Saudi Arabia has a shortage of healthcare startups, throwing the sector wide open for companies like online medical platform Sihatech.
Sihatech was launched in early 2016 by Ahmed Al-Badr, Kuwaiti doctor Musaed Al-Marzouki, and Riad Bou Jaoudeh, with seed funding from an undisclosed technology company.
The platform allows users to search for medical services and professionals, as well as booking appointments and finding health insurance.
A Wamda Research Lab report on MENA’s healthcare startups found that the sector was growing fast in MENA, but while 90 percent of healthcare startups were established in the past five years, Saudi Arabia had the fewest.
Such services are nowadays widespread in the region. In Saudi Arabia there is Cura for online consultations; there’s booking platform Abidoc in Kuwait; Doctoruna for research, bookings and online consultations in the UAE; and Meddy for research and bookings in Qatar.
Sihatech CEO Ahmed Al-Badr said their point of difference was the insurance element, where patients can ask their insurer whether they cover the healthcare provider he or she chooses.
For users it also follows up on the treatment cycle, starting from the patient’s checkup to reminding them to take medication, and lets both patients and healthcare providers rate each other. For businesses it provides revenue cycle management software and cloud storage.
Al-Badr said they currently worked with 200 hospitals and 200 clinics across Saudi Arabia, such as the Dallah Hospital and the Kingdom Hospital, whilst benefiting from partnerships with Nitco, Waseel and STC.
“[Thanks to] our experience and previous knowledge, we were able to talk to large hospitals and insurance companies and we got positive reactions,” Al-Badr said.
Mixing business with health
The founders' resumes are a mix of startup experience and medical knowledge.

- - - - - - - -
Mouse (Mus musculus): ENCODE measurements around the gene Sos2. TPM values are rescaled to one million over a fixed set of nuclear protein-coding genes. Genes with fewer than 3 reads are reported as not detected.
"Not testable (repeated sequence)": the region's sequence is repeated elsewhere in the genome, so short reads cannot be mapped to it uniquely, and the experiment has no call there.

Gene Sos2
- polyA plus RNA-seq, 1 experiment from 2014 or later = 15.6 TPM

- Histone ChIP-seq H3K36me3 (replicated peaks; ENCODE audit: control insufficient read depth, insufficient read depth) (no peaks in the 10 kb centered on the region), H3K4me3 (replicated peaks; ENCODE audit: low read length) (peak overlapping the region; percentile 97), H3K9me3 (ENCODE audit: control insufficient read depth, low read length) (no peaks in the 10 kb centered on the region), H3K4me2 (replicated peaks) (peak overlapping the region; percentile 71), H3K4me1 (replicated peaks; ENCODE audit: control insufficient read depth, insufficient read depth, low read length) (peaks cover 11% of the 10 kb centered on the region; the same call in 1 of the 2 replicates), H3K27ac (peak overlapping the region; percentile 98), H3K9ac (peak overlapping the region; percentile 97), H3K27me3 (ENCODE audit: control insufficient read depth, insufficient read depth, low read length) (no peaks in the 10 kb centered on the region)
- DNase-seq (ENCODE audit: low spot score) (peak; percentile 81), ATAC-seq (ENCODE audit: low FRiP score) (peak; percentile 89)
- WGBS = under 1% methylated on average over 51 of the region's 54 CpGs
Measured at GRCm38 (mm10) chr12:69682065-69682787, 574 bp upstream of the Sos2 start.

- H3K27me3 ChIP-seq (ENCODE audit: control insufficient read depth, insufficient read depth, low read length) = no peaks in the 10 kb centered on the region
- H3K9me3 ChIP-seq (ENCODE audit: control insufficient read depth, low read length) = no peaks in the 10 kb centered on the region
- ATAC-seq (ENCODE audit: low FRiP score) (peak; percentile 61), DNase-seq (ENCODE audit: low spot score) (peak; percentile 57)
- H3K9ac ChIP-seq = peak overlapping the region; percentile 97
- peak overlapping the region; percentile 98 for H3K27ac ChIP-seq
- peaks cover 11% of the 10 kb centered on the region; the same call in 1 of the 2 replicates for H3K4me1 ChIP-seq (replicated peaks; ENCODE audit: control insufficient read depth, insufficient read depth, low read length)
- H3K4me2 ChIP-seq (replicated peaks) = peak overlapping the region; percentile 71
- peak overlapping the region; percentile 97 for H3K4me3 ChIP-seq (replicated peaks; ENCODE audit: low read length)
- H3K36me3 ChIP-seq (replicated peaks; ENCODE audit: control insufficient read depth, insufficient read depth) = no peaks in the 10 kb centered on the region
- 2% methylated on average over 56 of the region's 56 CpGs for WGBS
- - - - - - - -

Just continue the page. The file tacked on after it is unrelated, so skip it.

Al-Badr launched a company called Waseel in 2004, which connected health institutions, insurance companies and individuals, and Al-Razuqi founded the Kuwaiti platform Abidoc that helps patients search for a physician and book an appointment.
The two men met four years ago at a conference, Al-Badr said.
“We discussed the issue of launching an integrated healthcare platform in Saudi Arabia, then we decided to actually do so. We learned a lot about the sector and its problems from Waseel and Abidoc,” he said.
In terms of privacy, Sihatech is protected by the American Health Insurance Portability and Accountability Act (HIPPA), in order to protect patients’ privacy.
There’s no success without challenges
Finding skilled people to employee was hard. Sihatech worked with recruitment companies in order to find its ten employees, and offers them equity in the company in order to keep them.
“Obtaining the trust of the hospitals and patients, and encouraging people to adopt digital services,” was also among the difficulties, Al-Badr said. They overcame it by providing suitable services, and focusing on customer satisfaction.
The platform currently works in multiple Saudi cities including Riyadh and Jeddah, but Al-Badr wants to expand into the Gulf and further, in order to become the “first technological option for the healthcare solutions”.
They’re want to start offering services such as online payments and online consultations.
Finally, Al-Badr advises entrepreneurs not to delay marketing or selecting the team, and to obtain funding prior to the need for it, for that makes it easier once you’re really starting to expand.
Feature image via Sihatech.